A corridor to the left of the mabeyn entrance hall leads into the Hall with Pool (Havuzlu Salon), named after a large oval pool at its center. The Hall with Pool, together with the Blue Hall (Mavi Salon) above it, occupies the center of the building, linking mabeyn with harem. Facing both the sea in front and the land wall behind, the two halls are linked by a double staircase with a skylight on the harem side. The Blue Hall, which is also known as the Ceremonial Hall, is named after its sixteen blue columns with orientalist capitals separating the central space from its iwans and aisles. Its roof is raised on sixteen arched windows that illuminate the hall from above.

Hall with Pool and some of its corner rooms, as well as some rooms adjoining the Blue Hall have naval scenes painted on their ceilings featuring Ottoman ships; the Admiral Room (Kaptan Paşa Odası) on the ground floor also has furnishings based on the naval theme. Much of the furniture used in the palace was brought from Europe, including crystal chandeliers from Bohemia and vases from Sevres; a wide collection of Chinese and Japanese vases is also displayed in the palace.

The interior decoration, guided by painter Migirdic Civanyan, reflects nineteenth century Ottoman eclecticism, which is a creative amalgam of Western neo-classical styles and traditional Ottoman elements such as the muqarnas, Bursa arch, interlaced arabesques and calligraphic forms. The floors, where not paved with parquet, are covered with straw mats from Egypt over which Hereke carpets are laid. The palace was illuminated by gasworks while no provisions were made for heating during the colder months.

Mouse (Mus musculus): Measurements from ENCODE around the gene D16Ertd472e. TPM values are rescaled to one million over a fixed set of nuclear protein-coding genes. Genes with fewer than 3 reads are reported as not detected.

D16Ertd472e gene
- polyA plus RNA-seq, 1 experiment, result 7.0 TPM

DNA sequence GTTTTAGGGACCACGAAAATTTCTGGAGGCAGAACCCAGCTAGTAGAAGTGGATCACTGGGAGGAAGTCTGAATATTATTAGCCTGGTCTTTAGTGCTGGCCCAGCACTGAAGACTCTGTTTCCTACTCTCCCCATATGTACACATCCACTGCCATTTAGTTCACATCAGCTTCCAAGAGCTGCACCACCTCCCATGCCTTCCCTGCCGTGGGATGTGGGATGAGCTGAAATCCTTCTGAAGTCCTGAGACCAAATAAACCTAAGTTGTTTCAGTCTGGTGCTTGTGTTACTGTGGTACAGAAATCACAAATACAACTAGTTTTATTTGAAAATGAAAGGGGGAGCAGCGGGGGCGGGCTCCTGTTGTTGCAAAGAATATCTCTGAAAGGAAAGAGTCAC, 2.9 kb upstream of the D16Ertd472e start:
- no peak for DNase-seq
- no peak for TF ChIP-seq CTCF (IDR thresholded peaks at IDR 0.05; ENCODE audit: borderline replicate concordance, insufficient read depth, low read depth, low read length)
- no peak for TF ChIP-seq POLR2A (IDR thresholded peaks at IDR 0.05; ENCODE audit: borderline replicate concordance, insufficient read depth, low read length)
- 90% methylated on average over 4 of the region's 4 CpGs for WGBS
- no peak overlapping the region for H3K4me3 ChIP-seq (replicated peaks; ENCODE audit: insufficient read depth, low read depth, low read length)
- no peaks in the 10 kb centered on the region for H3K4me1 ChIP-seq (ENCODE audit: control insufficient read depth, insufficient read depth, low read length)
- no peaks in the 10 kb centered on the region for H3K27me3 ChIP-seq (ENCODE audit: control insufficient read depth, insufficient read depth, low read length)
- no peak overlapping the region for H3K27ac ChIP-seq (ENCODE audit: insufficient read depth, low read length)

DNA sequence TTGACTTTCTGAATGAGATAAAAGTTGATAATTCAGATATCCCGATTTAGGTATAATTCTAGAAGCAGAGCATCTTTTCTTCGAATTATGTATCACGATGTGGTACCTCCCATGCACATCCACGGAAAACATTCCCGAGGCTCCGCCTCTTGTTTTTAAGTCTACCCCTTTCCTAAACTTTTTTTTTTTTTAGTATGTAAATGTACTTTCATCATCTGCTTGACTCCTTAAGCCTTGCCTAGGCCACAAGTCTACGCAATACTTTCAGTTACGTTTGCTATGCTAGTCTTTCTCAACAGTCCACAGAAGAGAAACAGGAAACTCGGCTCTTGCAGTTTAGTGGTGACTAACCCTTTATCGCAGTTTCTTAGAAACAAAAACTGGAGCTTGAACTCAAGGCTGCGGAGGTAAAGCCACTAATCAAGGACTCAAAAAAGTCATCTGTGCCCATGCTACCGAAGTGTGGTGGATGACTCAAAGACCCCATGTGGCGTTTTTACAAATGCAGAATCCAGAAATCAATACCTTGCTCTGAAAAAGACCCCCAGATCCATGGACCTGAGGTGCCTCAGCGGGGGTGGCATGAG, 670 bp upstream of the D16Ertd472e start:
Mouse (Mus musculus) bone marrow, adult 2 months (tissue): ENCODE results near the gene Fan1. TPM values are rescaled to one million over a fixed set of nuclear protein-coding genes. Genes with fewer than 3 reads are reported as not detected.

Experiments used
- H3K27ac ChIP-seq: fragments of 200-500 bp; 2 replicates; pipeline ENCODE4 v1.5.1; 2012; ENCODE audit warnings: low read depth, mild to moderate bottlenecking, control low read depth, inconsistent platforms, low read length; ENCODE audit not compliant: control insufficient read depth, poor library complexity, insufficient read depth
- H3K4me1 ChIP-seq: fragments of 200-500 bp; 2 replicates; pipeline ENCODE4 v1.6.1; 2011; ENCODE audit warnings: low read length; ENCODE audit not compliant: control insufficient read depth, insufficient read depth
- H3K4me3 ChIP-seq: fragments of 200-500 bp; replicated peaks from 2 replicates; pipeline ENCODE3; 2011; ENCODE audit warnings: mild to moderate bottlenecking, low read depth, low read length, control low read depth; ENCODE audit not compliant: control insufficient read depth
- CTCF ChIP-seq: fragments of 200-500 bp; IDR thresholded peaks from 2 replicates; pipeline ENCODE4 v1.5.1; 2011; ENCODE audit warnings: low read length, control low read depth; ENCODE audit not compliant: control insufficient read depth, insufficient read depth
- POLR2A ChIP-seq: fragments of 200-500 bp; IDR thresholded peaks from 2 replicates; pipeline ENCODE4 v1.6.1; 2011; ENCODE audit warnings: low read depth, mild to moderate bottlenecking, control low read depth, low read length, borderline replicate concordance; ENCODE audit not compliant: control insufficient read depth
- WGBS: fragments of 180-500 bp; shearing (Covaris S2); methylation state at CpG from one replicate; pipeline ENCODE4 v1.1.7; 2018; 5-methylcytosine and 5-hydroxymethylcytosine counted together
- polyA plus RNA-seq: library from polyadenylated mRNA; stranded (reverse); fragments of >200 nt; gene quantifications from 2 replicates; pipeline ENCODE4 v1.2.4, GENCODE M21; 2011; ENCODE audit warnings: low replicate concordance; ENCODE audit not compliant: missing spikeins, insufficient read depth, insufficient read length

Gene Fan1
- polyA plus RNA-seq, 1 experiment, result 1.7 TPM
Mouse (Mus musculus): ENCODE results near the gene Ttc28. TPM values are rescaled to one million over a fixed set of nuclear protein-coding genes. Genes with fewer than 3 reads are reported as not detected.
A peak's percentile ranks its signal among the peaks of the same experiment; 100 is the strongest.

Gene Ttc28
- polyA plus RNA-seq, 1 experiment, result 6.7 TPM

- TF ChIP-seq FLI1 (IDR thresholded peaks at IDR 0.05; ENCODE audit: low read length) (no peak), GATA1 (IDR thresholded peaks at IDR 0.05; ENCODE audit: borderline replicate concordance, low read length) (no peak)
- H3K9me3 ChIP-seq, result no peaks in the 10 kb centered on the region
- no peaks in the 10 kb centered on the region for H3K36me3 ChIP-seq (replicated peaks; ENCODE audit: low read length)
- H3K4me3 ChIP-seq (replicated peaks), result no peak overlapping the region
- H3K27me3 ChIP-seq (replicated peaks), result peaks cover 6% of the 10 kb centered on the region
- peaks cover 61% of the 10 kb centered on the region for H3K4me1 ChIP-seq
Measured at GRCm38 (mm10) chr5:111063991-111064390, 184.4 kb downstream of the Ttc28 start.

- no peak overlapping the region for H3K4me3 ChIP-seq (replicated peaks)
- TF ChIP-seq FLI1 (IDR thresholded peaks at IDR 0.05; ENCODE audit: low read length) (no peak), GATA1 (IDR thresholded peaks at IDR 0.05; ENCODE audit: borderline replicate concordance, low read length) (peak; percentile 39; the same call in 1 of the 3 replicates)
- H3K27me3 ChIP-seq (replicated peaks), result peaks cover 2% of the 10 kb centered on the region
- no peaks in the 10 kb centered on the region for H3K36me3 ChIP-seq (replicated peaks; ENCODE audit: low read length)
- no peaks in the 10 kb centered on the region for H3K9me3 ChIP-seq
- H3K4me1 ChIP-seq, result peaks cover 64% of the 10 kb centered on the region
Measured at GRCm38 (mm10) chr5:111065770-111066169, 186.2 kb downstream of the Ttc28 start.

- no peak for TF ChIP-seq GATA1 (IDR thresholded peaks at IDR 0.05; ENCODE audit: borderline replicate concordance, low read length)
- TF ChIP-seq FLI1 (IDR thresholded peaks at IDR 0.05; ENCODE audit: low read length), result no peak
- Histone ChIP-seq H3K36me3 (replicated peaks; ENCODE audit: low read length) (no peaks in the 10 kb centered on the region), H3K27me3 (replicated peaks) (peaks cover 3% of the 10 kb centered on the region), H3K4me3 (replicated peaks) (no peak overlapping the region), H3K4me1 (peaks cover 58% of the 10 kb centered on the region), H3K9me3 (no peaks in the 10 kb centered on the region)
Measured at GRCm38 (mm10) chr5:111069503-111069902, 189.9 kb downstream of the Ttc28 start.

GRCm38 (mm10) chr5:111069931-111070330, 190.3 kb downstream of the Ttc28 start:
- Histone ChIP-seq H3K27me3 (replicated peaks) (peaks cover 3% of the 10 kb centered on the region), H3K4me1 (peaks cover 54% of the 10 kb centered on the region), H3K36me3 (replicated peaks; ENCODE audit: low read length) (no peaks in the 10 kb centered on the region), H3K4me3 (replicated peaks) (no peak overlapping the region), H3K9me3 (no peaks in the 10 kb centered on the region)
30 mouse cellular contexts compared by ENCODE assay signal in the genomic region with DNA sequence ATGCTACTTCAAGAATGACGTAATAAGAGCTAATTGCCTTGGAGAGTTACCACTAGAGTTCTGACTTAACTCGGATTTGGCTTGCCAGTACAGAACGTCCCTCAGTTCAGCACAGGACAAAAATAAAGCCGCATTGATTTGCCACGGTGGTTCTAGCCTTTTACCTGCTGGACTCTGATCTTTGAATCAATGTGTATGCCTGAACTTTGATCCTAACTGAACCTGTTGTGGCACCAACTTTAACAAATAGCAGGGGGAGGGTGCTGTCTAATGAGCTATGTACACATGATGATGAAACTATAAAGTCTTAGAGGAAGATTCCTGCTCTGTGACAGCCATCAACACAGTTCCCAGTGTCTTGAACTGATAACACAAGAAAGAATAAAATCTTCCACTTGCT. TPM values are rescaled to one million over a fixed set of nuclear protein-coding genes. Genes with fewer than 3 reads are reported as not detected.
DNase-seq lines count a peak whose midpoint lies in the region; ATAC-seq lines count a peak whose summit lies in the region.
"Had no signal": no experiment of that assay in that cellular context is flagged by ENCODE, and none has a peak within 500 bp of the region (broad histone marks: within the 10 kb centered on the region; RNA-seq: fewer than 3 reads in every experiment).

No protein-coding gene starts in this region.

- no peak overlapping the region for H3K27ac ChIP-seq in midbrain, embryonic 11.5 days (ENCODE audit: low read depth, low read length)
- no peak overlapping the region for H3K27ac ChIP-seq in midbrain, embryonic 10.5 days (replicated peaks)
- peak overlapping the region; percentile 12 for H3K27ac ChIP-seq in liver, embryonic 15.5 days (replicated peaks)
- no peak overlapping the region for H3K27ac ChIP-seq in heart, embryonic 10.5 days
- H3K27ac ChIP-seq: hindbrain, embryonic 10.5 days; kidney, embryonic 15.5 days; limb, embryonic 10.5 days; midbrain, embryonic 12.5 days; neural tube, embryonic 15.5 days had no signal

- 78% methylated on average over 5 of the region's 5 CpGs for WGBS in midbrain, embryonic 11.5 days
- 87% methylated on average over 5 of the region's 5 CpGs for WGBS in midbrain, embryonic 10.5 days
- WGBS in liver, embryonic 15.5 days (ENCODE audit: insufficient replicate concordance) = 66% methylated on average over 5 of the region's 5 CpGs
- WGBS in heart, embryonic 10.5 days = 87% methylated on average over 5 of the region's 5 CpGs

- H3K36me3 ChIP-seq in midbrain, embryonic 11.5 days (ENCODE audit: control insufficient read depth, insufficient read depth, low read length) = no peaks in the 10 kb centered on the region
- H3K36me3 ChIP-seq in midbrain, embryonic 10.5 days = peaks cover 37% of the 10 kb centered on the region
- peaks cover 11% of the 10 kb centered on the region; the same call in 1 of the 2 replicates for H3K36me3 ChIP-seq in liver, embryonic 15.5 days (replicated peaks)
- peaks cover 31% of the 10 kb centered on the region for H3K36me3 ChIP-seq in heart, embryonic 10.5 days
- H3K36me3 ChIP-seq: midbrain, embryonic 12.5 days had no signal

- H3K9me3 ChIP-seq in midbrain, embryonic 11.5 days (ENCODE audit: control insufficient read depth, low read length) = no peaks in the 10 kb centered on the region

Corridors from the two central halls lead into the living quarters or the harem, which is smaller than the mabeyn and simpler in decoration. It consists of rooms clustered around two small halls, the entrance hall and a central hall above, that are linked with a double-staircase. Some of the rooms appear today as Abdьlhamid II (1876-1908) used them while under house arrest from 1912 until his death in 1918, with furniture bearing his monogram or initials. Empress Eugenie of France (1853-1870), during her visit to Istanbul in 1869, stayed at the Beylerbeyi harem; Emperor Joseph of Austro-Hungary, Shah Nasireddin of Iran, Prince Nicholas of Montenegro and Crown Prince Oscar of Sweden were also hosted at this palace.

The gardens and kiosks A wall close to human height separates the palace and its gardens from the quay. Two sea gates rise above the walls near the mabeyn and harem entrances. Further out, located midway into the garden on each side is a small sea kiosk (Yalı Köşkü) with a tent-like roof. The kiosks are entered from the gardens through a portico and make octagonal projections onto the quay. Behind, the palace and its gardens are protected by a tall land wall, which becomes a retaining wall for terraced gardens behind the mabeyn.

Of the two gates that serve the palace on the landward side, one opens into a tunnel built earlier by Mahmud I that, passing underneath the garden terrace, exits out to the southwest end of the mabeyn gardens. Here, a ramp climbs alongside a tall wall separating the palace from the service and military structures and gives access to the first, second and third terraces to the left and the stables midway to the right.

The garden terraces were originally built by Mahmud II in 1830. The five main terraces of varied width are divided into seven different levels in places and rise up to 35 meters above sea level. The forth terrace has a large pool overlooked by the Serdab and Sarı Kiosks, the pool and the Serdab Kiosk were built by Mahmud II. Stairs and ramps, as seen today, were added by Sultan Abdülaziz who also reorganized the gardens in naturalist style.

The Serdab or sunken kiosk (Serdab Köşkü), also known as marble kiosk (Mermer Köşk), is a three-room marble structure partially buried into the retaining wall of the terrace above. With views out to the pool in front and the Bosphorus beyond, the kiosk is designed to provide solace from the summer heat; a central fountain, linked with channels to two wall fountains at either end of the main room, humidifies and cools the marble interior. Located at the same level to the east of the pool is the Sari or yellow kiosk, a two-story structure with a basement, oriented to views of the lower Bosphorus and the Çamlıca hills above.